Simultaneously, three-dimensional rotations of the knee and thorax were measured via standard gait analysis (GA) system. Before starting the data collection, spherical 15-mm reflective markers were located on the lower limbs, pelvis and thorax according to validated protocols [16, 17], and tracked at 100 Hz during the exercise via an 8-TV-camera stereophotogrammetric system (Vicon motion systems, UK). These markers established anatomical-based reference frames, from which knee flexion/extension and thorax inclination in the sagittal plane were determined according to international recommendations . Motion of the thigh with respect to the shank, and of the thorax with respect to the laboratory in the sagittal plane only (i.e. flexion), were used as gold-standard for the corresponding IMU measurements. Synchronisation between IMU and GA measurements was achieved a-posteriori from visual inspection of the rotation patterns.
The optimal triplet of k weights ensuring a good compromise between output-signal smoothness and high responsiveness was: ka = 0.2 ; kg = 0.6, and km = 0.2 (Figure 3). With this triplet of weights for the Kalman filter, the sensitivity of the system to IMU malpositioning was calculated. In the medio-lateral IMU configurations test (Figure 4, top), the RMSD of the output rotation trajectories in the -7 and +7 cm configuration in relation to the optimal IMU position was, respectively, 2.1 ± 1.5 deg and 3.1 ± 1.8 deg across the 5 subjects. In the frontal-plane test (Figure 4, bottom), the RMSD of the output rotation trajectories in the -15 and +15 deg configuration in relation to the optimal IMU orientation was, respectively, 1.3 ± 0.6 deg and 1.9 ± 0.8 deg across the 5 subjects.
The GA and IMU calculated knee flexion and thorax inclination angles were superimposed for each exercise (see Figure 5). In the squat exercise (bottom, Figure 5), five repetitions of about 80° knee flexion were performed in about 70 seconds, along with thorax motion in the sagittal plane between 0° and 45°. In the knee, a small bias can be observed in knee flexion and squat exercise, and a little larger range of flexion is calculated by the IMU system in knee extension and lunge exercises. With the exclusion of a few spikes from the IMU, thorax motion compared well across the exercises.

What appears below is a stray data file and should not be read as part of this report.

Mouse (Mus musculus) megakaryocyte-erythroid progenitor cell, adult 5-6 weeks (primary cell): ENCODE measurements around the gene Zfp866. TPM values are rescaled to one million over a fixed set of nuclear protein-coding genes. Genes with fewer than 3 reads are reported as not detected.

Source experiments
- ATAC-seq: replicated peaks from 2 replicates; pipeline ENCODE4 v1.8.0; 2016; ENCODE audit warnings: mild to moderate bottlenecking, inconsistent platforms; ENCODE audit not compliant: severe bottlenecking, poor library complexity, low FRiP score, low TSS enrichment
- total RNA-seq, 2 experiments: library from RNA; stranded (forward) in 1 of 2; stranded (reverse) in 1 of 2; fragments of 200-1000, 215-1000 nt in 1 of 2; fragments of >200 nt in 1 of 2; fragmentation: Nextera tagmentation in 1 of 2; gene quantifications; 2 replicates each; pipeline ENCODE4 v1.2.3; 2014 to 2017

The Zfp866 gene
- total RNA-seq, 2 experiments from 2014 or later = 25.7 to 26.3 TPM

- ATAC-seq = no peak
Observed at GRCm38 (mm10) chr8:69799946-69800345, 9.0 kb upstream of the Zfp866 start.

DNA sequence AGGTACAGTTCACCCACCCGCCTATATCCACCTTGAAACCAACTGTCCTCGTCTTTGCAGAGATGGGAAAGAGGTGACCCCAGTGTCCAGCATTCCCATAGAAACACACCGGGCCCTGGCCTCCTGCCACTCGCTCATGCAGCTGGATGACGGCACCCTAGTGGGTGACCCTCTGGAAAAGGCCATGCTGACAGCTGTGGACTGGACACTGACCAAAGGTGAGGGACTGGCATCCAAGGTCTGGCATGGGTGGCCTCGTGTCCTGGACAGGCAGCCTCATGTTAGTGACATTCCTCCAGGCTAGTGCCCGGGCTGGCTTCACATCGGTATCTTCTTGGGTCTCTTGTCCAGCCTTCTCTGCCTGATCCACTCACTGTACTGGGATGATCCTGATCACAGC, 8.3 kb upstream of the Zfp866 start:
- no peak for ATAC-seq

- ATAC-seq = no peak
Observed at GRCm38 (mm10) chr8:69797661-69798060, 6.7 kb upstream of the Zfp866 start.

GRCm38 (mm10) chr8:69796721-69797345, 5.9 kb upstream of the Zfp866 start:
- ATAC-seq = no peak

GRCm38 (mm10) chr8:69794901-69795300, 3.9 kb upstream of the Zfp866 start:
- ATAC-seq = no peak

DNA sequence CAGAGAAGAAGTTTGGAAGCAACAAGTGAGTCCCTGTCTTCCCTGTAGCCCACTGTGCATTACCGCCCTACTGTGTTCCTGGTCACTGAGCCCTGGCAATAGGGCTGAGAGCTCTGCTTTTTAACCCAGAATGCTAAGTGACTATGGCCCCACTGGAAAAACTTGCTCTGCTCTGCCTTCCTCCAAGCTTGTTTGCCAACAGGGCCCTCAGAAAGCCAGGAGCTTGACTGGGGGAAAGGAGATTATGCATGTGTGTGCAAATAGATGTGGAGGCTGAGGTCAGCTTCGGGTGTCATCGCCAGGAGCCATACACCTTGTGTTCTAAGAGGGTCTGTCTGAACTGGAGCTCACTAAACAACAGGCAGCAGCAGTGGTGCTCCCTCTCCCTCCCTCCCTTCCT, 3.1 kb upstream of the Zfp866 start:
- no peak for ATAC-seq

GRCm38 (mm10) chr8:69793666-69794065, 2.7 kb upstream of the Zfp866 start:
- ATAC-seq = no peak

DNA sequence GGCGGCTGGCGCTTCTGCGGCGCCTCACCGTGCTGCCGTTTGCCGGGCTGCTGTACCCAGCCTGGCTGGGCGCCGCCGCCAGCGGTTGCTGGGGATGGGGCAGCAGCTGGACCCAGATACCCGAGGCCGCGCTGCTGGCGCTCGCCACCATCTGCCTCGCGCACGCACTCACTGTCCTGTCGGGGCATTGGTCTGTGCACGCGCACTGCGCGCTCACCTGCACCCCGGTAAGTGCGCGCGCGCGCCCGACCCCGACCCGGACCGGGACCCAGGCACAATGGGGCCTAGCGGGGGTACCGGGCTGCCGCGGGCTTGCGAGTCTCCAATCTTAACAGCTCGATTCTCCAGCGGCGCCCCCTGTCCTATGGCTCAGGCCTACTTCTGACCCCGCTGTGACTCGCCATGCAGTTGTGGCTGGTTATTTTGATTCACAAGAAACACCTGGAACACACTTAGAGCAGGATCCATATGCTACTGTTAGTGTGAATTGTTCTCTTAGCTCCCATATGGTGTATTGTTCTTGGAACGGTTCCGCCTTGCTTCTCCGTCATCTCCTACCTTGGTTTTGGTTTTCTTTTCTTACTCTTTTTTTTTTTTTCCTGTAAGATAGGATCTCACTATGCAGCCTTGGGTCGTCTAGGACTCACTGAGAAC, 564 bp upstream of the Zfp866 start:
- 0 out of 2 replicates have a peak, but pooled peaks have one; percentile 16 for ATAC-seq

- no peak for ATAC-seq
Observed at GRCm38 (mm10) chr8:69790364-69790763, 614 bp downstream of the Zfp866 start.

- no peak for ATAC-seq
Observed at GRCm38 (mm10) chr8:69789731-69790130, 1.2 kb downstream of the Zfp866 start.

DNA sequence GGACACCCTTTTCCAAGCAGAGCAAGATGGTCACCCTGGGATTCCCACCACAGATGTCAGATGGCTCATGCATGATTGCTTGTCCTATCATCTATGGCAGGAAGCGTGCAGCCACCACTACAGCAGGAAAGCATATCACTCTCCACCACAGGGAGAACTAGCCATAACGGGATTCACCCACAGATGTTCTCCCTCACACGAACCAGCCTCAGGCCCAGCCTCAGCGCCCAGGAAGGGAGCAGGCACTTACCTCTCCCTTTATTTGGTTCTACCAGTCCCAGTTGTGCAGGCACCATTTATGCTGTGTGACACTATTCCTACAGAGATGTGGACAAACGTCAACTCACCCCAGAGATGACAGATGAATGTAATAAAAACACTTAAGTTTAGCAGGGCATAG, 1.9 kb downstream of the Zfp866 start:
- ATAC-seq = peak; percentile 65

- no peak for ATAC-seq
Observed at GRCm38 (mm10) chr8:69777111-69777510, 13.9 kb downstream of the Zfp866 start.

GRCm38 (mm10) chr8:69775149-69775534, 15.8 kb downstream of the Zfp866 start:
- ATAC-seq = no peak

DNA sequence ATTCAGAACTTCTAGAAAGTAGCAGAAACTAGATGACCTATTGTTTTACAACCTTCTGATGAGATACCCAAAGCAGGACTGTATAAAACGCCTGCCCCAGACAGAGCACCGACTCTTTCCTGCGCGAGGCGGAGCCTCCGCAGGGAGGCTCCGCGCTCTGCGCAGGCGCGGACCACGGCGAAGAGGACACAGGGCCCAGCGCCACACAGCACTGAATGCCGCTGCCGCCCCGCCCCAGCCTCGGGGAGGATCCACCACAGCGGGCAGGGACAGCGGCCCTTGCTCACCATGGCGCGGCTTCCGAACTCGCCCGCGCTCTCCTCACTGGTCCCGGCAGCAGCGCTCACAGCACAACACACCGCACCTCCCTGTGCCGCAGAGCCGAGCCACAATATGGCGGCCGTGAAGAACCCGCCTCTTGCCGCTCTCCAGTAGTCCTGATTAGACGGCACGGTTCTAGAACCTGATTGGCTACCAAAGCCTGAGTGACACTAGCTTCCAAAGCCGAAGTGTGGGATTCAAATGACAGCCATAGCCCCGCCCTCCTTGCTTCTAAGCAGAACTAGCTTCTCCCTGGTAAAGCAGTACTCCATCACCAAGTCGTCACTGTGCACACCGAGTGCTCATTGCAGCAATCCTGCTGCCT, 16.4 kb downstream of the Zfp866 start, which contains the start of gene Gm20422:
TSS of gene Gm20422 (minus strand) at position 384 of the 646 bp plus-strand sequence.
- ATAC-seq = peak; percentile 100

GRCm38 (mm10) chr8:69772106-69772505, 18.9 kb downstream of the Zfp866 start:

The mean distance between the joint rotation angles recorded by GA and IMU systems was evaluated for each subject and each exercise and averaged over the subjects (Tables 1 and 2). Mean rotation difference was smaller than 5 and 3 degrees respectively for knee flexion and for thorax inclination. The best (minimum distance) and the worst (maximum distance) measure for each exercise is also reported.
The Riablo system was developed to enhance physical rehabilitation by motivating the user in the execution of prescribed exercises either under the supervision of the physiotherapist or independently at home. Simple videogames provide audio and visual feedback according to the orientation and movement of light IMU worn on relevant body segments. Type and difficulty of the videogames were designed by specialists to address different rehabilitation needs.
New measurement units for human segment and joint motion should be validated before being introduced into the clinical setting. Recently, this has been performed for a novel motion tracking systems originally designed for video-games . Several original IMU-based techniques to track lower limb joints motion have been proposed [10, 11, 20, 21], but only a few have been validated using stereophotogrammetry as the gold-standard [19, 22–28], as performed in the present study. As expected, the knee flexion angle was found to be the best to be estimated by the IMU among the three rotations .
In the present study, the sensitivity of the system to errors in IMU positioning in measuring joint angle trajectories appeared to be acceptable in the scenario of typical lower limb rehabilitation programs. While only a few erroneous IMU configurations were tested in this study, and no combinations of mal-orientation and mal-position were evaluated, the extent of erroneous malpositioning in routine usage is limited by the conforming shape of the pouch carrying the IMU in the elastic band. Moreover, absolute IMU deviations from the correct vertical alignment larger than 15° result in the calibration process to fail and a warning message being displayed to the user to correct the IMU position. As for the system’s accuracy, the knee joint angles calculated by the IMUs compared very well with those obtained from gait analysis based on stereophotogrammetry, though these IMUs were self-worn by the subjects as in the actual rehabilitation settings. Similarly, the thorax flexion was found to be well estimated by the corresponding IMU, as already reported in the relevant literature [22, 29].